Elsewhere New Balance, which launched limited edition Russian-inspired football boots, also provoked a backlash online, with 69 per cent of the commentary negative. Most criticism came from consumers in relation to the advert “causing a political stir.” Indeed, New Balance’s attempt to challenge the global dominance of Nike and Adidas certainly appears to have backfired among the online audience, with the two sportswear giants leading the way once again.

The innovative way in which Adidas launched its ‘Creativity Is the Answer’ campaign, bringing together 56 of the world’s largest celebrity endorsers, was well received by fans online. SMS INC. RADAR analysis found that 92 per cent of the commentary was positive, with 40 per cent of those comments coming from America, 9 per cent from the UK, 6 per cent from Germany and 6 per cent from France.

As a result of the fragmented way people are consuming the World Cup, brands have been forced to look at alternative ways of getting the audience’s attention. Proof of this is the #HereToCreate campaign Adidas launched, encouraging fans to create their own content. At the time of writing, the hashtag had been used 2,000 times in 60 days.

Brazil’s new kit, meanwhile, fronted Nike’s World Cup advertising campaign, although it was the Nigeria kit that captured the imagination of the world online. Despite Nike sponsoring 10 teams at this year’s tournament compared to Adidas’s 12, if we look purely at the mentions in the last 60 days, Nike is dominating the conversation online: 150,000 for Nike versus 23,000 for Adidas.

If further proof were needed that brands are accepting that they have to adopt a combined digital and social approach in order to reach consumers, Coca-Cola’s ‘Being Ready’ campaign certainly demonstrated that in practice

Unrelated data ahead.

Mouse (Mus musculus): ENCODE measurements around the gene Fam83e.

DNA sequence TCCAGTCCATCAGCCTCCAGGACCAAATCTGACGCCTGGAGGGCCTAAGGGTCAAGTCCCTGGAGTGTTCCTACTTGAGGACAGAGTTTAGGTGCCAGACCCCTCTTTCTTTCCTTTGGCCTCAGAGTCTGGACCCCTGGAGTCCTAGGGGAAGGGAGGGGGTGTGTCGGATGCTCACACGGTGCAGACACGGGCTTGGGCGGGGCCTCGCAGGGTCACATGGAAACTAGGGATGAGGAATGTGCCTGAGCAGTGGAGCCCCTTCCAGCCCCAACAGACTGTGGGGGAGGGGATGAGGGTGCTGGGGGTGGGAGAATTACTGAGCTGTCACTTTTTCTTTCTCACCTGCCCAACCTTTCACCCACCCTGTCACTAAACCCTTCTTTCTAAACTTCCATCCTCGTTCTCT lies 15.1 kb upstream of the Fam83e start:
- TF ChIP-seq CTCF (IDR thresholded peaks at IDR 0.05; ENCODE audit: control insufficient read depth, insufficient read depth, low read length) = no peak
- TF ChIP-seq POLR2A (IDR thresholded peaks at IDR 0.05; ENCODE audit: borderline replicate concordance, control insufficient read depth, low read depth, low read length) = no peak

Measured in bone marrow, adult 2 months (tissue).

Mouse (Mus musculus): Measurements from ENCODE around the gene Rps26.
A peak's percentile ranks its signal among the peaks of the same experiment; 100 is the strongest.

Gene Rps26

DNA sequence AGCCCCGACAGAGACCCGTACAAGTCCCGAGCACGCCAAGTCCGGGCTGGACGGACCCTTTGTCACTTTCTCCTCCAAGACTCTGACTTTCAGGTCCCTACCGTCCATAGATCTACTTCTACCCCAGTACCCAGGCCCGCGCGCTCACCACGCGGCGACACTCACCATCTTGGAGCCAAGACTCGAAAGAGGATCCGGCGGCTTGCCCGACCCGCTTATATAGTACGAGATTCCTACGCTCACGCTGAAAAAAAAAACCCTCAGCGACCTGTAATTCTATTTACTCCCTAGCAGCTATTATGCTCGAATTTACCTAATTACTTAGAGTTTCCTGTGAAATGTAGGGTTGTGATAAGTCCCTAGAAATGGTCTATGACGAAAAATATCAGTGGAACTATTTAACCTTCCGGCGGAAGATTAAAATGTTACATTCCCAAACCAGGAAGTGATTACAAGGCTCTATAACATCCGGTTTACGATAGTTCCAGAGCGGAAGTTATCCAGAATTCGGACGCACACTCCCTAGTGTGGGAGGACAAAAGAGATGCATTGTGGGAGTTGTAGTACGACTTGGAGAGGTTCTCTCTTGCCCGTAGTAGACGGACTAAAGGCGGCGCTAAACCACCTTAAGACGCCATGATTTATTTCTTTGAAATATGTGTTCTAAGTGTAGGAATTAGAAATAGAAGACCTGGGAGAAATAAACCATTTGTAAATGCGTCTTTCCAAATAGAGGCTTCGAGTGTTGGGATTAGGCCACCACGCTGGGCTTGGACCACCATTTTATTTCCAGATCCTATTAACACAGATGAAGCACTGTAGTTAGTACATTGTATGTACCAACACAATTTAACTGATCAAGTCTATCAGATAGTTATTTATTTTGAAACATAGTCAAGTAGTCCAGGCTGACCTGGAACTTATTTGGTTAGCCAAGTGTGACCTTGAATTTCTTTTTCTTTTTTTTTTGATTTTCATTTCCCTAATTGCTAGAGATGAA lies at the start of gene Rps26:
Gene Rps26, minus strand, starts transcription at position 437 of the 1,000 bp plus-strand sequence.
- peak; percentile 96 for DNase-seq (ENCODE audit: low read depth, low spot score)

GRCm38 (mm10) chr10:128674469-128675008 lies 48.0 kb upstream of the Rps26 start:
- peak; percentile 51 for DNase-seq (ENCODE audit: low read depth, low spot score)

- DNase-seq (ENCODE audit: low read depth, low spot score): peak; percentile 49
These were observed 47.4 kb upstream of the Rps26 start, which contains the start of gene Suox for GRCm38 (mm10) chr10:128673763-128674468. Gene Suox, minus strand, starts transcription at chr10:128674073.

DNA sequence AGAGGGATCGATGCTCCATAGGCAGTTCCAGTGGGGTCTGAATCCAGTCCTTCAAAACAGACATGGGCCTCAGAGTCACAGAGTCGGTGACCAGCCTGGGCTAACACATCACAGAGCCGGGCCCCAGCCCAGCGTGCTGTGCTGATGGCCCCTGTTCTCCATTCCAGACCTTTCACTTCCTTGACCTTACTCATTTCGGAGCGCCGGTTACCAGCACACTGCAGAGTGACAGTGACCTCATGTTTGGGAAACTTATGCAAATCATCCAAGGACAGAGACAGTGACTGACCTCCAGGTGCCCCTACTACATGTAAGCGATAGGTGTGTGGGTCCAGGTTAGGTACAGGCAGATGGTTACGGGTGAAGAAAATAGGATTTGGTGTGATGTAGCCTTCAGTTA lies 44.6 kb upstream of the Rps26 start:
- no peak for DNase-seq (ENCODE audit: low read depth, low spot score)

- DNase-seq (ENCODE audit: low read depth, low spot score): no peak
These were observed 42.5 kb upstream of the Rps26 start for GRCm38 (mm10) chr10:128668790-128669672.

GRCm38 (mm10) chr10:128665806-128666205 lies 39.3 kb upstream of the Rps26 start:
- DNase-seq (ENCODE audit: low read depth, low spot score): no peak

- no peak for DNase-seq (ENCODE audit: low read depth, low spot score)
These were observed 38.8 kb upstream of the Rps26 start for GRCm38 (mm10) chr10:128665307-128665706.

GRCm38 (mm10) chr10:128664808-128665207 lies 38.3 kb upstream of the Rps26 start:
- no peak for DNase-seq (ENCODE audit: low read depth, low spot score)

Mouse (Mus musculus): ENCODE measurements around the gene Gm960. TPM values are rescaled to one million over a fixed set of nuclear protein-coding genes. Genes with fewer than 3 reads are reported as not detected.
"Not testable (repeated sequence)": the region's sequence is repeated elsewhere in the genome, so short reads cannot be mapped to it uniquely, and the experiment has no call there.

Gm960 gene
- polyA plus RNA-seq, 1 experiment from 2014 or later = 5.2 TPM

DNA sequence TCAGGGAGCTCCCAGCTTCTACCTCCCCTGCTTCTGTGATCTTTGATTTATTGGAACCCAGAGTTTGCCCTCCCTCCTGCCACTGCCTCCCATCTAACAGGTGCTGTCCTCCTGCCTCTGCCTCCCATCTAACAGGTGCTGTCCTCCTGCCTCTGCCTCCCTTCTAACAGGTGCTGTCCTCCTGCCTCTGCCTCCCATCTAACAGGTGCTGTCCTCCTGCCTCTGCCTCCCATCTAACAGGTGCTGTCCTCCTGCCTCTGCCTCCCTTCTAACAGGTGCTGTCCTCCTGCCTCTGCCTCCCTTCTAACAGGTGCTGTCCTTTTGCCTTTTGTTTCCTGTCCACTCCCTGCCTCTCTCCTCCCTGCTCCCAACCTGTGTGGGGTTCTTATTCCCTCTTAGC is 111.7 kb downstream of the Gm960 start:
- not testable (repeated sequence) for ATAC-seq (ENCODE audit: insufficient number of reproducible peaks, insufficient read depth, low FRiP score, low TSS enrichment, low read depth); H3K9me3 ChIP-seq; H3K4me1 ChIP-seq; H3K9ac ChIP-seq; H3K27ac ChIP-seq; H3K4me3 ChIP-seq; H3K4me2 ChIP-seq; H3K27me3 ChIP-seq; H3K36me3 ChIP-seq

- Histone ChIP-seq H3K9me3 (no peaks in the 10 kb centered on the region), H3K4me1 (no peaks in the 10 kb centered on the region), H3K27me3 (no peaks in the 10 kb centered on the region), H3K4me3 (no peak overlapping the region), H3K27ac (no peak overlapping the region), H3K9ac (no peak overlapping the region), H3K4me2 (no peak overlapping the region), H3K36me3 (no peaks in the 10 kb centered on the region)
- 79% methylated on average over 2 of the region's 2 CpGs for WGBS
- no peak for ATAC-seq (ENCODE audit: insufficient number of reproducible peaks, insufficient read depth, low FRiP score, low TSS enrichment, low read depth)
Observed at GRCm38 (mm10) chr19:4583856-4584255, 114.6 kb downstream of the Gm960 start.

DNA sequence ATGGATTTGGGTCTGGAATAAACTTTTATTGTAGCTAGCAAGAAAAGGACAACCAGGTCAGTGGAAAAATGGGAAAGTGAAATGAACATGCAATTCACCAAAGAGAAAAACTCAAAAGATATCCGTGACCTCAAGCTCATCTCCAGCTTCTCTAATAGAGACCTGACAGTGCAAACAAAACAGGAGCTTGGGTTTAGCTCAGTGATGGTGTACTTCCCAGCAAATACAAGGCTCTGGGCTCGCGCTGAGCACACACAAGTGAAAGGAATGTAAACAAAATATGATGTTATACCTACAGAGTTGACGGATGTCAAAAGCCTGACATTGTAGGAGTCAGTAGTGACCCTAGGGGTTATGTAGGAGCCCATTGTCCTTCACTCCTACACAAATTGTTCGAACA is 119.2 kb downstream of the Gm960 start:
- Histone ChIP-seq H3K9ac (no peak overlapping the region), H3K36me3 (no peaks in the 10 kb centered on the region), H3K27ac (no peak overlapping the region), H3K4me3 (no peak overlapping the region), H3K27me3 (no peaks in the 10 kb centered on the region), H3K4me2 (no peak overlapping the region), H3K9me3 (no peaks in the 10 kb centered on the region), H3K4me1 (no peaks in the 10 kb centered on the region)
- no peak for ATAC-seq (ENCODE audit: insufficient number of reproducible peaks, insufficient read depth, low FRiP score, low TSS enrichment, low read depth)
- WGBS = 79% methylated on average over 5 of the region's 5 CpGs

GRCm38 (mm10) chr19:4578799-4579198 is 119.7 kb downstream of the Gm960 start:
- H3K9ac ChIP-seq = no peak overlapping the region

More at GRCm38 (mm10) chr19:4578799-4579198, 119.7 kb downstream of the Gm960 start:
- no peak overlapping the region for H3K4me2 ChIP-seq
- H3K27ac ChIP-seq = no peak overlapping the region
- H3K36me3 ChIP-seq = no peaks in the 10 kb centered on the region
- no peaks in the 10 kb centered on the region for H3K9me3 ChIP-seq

If further proof were needed that brands are accepting that they have to adopt a combined digital and social approach in order to reach consumers, Coca-Cola’s ‘Being Ready’ campaign certainly demonstrated that in practice. As well as its TV campaign, it also launched special edition Coca-Cola cans, with the numbers 0 through 9 printed on them so that fans can share predictions before each match with their friends on social media platforms. Collectively, Coca-Cola and the World Cup has been used in tandem approximately 6,400 times. 

And finally, Budweiser launched its World Cup campaign in more than 50 countries in 24 different languages, making it its biggest ever global activation. The overwhelming response to the ‘Light up the Fifa World Cup’ campaign has been positive, with 82 per cent of the commentary reflecting that. Interestingly, 25 per cent of commentary was from India, 24 per cent from Russia, 11 per cent from Australia and 9 per cent from the UK, demonstrating the global success and fully immersive nature of the campaign.

As the competition heats up on the pitch, it also remains fierce among the brands as they battle to reach the World Cup’s global audience. While TV advertising remains important, the role that social media plays will continue to grow, proven by the data set we were able to collect through SMS INC. RADAR.

It will be interesting to see how brands respond to on- and off-field events throughout the rest of the tournament but one thing remains clear, social media will continue to play a huge part in the World Cup fan experience. Whether it’s truly the first mobile World Cup, only time will tell.